Not surprisingly, a recent study supported by DuPont concluded, “…exposures to PFOA during consumer use of the articles evaluated in this study are not expected to cause adverse human health effects in infants, children, adolescents, adult residents, or professionals nor result in quantifiable levels of PFOA in human serum.”1 However, this same company agreed in December 2005 to pay $10.25 million in fines and $6.25 million for research and education to resolve federal charges that it hid information about the dangers posed by PFOA.

Another independent study researched the effects of heating non-stick pans to 320°C and found that PFOA was not generated from the pans by heating.2  They reported that paper treated with PFOA resulted in the largest potential for exposure for people. For example, the amount of toxic materials released from popcorn bags was found to be hundreds of times greater than from the first use of non-stick cookware heated to 175°C.  With repeated use of the cookware the amount of PFOA released approaches zero.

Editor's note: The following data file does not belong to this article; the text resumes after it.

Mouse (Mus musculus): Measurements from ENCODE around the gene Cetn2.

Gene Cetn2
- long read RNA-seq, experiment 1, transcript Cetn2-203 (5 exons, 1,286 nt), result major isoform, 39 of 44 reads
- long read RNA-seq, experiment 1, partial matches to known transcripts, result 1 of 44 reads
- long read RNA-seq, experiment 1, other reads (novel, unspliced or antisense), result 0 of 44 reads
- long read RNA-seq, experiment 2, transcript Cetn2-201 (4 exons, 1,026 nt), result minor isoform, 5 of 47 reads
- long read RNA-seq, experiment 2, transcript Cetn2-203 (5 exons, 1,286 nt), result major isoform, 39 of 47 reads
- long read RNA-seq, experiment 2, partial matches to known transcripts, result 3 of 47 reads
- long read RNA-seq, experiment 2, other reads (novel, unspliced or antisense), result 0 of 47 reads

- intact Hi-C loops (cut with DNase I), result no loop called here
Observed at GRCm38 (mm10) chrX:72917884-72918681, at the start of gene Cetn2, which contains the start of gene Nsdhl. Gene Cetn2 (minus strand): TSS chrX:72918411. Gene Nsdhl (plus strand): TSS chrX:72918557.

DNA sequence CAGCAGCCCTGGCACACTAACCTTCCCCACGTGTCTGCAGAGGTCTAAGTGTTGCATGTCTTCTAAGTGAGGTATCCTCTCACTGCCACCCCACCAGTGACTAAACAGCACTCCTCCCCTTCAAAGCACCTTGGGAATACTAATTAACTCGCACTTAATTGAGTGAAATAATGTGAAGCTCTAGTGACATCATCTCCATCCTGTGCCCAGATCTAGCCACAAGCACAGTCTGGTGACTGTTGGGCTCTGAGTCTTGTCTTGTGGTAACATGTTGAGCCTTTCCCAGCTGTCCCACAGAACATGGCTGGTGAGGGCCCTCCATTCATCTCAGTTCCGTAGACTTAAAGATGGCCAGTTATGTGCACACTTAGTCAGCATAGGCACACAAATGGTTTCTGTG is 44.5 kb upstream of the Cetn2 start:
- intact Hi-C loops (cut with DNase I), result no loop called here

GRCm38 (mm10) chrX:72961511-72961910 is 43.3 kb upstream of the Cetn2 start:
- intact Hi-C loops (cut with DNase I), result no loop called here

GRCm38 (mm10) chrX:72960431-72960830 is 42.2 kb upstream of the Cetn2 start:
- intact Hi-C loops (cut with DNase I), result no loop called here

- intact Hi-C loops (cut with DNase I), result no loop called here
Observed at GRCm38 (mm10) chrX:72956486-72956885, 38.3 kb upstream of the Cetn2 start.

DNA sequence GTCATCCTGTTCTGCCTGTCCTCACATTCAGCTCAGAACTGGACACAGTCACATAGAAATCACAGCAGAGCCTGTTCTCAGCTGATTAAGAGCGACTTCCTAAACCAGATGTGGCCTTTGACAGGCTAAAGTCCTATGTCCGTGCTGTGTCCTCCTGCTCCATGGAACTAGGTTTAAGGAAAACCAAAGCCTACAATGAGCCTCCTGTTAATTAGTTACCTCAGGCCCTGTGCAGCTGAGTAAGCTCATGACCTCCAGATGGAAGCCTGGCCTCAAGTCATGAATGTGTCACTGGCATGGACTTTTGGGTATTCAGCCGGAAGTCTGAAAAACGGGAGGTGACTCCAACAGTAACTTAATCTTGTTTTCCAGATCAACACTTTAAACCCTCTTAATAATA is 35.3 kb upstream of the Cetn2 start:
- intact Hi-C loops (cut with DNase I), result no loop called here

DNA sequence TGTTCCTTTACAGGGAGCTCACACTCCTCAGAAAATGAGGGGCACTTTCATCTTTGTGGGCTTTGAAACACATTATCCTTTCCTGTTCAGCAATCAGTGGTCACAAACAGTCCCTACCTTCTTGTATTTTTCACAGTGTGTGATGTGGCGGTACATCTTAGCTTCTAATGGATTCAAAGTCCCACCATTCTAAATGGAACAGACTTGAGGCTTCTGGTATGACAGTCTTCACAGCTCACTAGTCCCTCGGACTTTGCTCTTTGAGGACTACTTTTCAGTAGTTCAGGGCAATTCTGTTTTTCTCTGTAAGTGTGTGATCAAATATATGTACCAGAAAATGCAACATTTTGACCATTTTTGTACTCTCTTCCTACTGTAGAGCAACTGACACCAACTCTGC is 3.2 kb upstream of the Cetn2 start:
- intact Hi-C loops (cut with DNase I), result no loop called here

Inert Cooking Surfaces are Safest

About 15 years ago manufacturing processes for making non-stick pots and pans improved dramatically—with the use of powders made out of ceramic, stainless steel or titanium. The coatings were also applied much more thickly to better quality aluminum pans.  

Ø      Coatings are known by their brand names and a few examples are: Teflon®, Xylan®, Excalibur®, Ultralon®, and Silverstone.

Ø      There are too many manufacturers of high quality non-stick pans to list, but popular ones are: All-Clad, Anolon, Berndes, Calphalon Circulon, Cuisinart, Emerilware, Farberware, Revere, Scanpan, T-Fal, Viking, and WearEver.

Drawbacks of Other Cooking Surfaces

Ø      We have always recommended that aluminum not contact your food because of the causal relationship with Alzheimer’s disease.

Ø     Plastics should never be used for heating because of the release of polyvinyl chloride, polycarbonate, and plasticizers—chemicals that have been tied to birth defects, cancer or fertility problems.